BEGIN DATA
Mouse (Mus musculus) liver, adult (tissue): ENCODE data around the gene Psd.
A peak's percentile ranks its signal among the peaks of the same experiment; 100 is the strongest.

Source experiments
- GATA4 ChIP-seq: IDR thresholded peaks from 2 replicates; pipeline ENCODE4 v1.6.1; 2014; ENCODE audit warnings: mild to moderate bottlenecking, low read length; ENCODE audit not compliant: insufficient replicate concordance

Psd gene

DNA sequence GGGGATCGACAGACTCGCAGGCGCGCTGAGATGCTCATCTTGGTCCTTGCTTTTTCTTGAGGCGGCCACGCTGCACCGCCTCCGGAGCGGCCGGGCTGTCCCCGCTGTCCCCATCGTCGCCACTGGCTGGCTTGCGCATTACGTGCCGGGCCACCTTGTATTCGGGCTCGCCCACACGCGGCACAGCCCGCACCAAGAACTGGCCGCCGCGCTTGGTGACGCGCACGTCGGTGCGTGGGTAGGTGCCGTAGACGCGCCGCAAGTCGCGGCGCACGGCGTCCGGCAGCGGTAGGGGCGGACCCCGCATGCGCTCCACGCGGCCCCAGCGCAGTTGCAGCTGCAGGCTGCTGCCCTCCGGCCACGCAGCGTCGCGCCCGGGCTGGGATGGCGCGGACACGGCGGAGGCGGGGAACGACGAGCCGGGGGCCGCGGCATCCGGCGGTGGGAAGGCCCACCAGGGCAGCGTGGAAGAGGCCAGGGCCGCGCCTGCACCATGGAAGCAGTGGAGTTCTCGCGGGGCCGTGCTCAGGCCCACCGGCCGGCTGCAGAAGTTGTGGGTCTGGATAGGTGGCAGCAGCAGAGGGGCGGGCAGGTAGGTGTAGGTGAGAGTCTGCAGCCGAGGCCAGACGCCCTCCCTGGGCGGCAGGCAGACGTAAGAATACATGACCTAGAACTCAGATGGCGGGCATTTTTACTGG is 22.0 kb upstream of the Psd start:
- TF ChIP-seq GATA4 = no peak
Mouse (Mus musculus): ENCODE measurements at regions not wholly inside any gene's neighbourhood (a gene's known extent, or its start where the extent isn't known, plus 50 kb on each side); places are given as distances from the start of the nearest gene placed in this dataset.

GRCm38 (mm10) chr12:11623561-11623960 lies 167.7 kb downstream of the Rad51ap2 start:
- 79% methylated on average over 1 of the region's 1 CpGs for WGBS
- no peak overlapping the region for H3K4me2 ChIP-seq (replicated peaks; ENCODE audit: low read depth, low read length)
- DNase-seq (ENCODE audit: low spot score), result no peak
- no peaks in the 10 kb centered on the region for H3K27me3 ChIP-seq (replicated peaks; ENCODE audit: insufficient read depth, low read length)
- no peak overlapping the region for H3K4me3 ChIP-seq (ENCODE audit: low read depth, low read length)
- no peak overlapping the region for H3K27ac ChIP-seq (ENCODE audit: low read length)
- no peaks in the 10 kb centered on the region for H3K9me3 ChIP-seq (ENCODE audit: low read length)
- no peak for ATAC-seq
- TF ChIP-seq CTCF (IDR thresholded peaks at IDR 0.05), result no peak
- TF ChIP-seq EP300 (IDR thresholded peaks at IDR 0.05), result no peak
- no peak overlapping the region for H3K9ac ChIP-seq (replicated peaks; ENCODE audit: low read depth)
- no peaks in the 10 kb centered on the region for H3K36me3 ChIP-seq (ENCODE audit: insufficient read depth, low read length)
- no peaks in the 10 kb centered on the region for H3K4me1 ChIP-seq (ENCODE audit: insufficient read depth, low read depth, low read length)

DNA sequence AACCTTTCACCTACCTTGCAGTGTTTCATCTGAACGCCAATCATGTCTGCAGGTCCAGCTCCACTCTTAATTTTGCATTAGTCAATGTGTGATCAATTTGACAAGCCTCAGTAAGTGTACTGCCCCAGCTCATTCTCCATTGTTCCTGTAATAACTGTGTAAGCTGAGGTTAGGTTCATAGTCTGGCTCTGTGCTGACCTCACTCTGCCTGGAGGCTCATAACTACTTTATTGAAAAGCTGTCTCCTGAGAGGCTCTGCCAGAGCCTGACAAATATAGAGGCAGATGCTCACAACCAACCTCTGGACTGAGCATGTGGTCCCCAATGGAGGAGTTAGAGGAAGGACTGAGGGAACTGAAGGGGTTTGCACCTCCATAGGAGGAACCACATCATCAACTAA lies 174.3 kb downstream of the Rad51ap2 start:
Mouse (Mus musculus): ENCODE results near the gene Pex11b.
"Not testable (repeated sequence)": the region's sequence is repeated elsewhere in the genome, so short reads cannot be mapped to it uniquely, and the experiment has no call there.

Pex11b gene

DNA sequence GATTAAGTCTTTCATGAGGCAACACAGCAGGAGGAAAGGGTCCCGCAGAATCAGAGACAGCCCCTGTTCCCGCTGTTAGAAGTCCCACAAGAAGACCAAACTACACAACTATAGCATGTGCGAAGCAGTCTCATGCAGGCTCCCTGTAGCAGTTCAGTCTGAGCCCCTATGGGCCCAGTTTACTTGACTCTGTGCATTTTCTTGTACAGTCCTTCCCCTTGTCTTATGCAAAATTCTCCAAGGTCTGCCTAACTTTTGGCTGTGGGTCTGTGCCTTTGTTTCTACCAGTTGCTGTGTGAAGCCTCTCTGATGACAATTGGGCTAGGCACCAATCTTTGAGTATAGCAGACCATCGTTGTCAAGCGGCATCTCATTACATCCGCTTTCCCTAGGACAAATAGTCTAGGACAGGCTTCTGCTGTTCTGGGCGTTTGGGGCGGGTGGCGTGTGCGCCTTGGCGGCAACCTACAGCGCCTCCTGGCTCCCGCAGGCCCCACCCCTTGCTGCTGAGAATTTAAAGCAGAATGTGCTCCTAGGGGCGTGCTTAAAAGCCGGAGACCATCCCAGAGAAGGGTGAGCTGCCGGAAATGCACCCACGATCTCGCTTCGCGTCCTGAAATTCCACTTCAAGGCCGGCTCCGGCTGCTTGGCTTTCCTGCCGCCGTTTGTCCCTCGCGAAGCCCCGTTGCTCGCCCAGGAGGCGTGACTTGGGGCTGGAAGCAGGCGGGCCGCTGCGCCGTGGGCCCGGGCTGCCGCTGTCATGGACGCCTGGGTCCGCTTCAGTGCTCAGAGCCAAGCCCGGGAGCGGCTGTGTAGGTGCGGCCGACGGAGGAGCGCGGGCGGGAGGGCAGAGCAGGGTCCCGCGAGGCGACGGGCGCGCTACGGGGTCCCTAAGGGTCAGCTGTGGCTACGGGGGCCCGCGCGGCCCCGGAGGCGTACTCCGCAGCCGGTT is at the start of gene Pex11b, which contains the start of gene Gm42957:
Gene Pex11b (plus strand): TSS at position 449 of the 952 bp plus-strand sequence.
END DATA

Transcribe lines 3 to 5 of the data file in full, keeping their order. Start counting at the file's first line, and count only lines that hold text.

Source experiments
- GATA4 ChIP-seq: IDR thresholded peaks from 2 replicates; pipeline ENCODE4 v1.6.1; 2014; ENCODE audit warnings: mild to moderate bottlenecking, low read length; ENCODE audit not compliant: insufficient replicate concordance

Psd gene